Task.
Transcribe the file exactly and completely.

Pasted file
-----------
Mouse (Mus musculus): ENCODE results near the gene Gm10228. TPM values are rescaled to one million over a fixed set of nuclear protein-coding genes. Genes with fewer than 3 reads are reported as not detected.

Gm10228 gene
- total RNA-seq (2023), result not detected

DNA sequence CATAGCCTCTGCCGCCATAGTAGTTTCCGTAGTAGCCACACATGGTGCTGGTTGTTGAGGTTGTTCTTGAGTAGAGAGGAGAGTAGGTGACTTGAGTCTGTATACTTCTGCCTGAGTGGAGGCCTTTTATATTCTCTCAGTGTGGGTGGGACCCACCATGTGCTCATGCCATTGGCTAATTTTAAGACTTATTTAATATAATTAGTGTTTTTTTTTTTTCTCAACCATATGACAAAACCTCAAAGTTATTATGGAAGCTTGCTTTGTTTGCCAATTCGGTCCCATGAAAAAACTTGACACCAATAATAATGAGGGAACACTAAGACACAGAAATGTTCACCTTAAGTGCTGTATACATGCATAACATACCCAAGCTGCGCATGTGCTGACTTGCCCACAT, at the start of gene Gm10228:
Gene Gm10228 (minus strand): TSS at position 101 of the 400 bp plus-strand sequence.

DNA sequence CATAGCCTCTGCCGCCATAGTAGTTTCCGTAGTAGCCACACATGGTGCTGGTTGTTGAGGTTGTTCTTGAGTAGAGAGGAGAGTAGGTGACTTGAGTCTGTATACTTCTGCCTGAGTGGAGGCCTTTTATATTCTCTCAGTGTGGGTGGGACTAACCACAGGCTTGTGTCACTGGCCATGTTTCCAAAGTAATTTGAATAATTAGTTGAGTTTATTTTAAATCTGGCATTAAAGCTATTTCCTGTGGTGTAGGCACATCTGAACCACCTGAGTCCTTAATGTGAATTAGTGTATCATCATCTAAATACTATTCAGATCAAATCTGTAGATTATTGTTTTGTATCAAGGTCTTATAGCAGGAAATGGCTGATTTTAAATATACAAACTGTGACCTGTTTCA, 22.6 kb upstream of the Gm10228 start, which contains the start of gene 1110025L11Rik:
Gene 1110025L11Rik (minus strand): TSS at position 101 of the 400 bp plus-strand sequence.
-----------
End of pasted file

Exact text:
Mouse (Mus musculus): ENCODE results near the gene Gm10228. TPM values are rescaled to one million over a fixed set of nuclear protein-coding genes. Genes with fewer than 3 reads are reported as not detected.

Gm10228 gene
- total RNA-seq (2023), result not detected

DNA sequence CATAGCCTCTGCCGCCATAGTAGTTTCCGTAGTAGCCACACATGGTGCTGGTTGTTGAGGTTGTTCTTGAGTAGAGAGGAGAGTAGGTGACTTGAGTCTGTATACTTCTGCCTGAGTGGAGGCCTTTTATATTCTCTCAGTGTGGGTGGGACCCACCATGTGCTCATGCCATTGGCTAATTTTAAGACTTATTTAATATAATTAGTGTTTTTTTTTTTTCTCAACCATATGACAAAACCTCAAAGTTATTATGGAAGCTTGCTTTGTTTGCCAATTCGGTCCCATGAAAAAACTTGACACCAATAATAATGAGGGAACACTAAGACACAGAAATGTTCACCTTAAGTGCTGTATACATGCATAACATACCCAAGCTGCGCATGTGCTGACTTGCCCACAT, at the start of gene Gm10228:
Gene Gm10228 (minus strand): TSS at position 101 of the 400 bp plus-strand sequence.

DNA sequence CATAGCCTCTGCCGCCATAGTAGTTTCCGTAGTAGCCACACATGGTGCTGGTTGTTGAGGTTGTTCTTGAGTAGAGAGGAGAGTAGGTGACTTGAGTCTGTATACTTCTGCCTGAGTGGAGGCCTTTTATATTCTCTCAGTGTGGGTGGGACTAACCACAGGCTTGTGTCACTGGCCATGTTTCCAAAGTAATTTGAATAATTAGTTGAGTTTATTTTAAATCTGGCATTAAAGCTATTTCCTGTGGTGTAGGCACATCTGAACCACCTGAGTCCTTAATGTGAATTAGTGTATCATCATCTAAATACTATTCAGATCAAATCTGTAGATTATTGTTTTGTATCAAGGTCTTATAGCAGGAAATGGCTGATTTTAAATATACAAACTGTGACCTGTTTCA, 22.6 kb upstream of the Gm10228 start, which contains the start of gene 1110025L11Rik:
Gene 1110025L11Rik (minus strand): TSS at position 101 of the 400 bp plus-strand sequence.